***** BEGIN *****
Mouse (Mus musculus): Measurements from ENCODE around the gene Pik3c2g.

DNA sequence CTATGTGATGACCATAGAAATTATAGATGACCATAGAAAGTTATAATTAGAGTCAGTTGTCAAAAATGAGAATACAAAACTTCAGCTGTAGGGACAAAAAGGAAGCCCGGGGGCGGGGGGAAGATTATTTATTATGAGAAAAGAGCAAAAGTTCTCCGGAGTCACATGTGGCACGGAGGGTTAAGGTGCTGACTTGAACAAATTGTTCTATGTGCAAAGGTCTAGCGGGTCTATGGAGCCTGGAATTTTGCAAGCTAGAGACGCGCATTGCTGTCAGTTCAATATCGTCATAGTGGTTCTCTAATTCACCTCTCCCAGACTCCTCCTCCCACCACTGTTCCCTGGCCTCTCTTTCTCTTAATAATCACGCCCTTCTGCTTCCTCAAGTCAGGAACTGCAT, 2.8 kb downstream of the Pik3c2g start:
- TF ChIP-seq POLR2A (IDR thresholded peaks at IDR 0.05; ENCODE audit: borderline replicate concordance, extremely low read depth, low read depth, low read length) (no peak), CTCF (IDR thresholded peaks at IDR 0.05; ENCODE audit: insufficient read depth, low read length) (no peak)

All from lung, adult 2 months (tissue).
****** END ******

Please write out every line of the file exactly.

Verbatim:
Mouse (Mus musculus): Measurements from ENCODE around the gene Pik3c2g.

DNA sequence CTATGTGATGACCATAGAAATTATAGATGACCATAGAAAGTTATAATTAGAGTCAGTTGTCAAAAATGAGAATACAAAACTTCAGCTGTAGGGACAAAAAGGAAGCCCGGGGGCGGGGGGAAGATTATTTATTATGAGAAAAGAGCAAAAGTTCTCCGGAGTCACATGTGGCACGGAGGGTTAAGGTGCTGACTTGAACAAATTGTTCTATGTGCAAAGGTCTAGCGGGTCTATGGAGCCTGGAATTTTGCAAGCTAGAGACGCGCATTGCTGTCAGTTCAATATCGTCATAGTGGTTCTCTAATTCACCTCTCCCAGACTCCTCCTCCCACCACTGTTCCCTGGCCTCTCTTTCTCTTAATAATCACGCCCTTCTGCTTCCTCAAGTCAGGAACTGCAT, 2.8 kb downstream of the Pik3c2g start:
- TF ChIP-seq POLR2A (IDR thresholded peaks at IDR 0.05; ENCODE audit: borderline replicate concordance, extremely low read depth, low read depth, low read length) (no peak), CTCF (IDR thresholded peaks at IDR 0.05; ENCODE audit: insufficient read depth, low read length) (no peak)

All from lung, adult 2 months (tissue).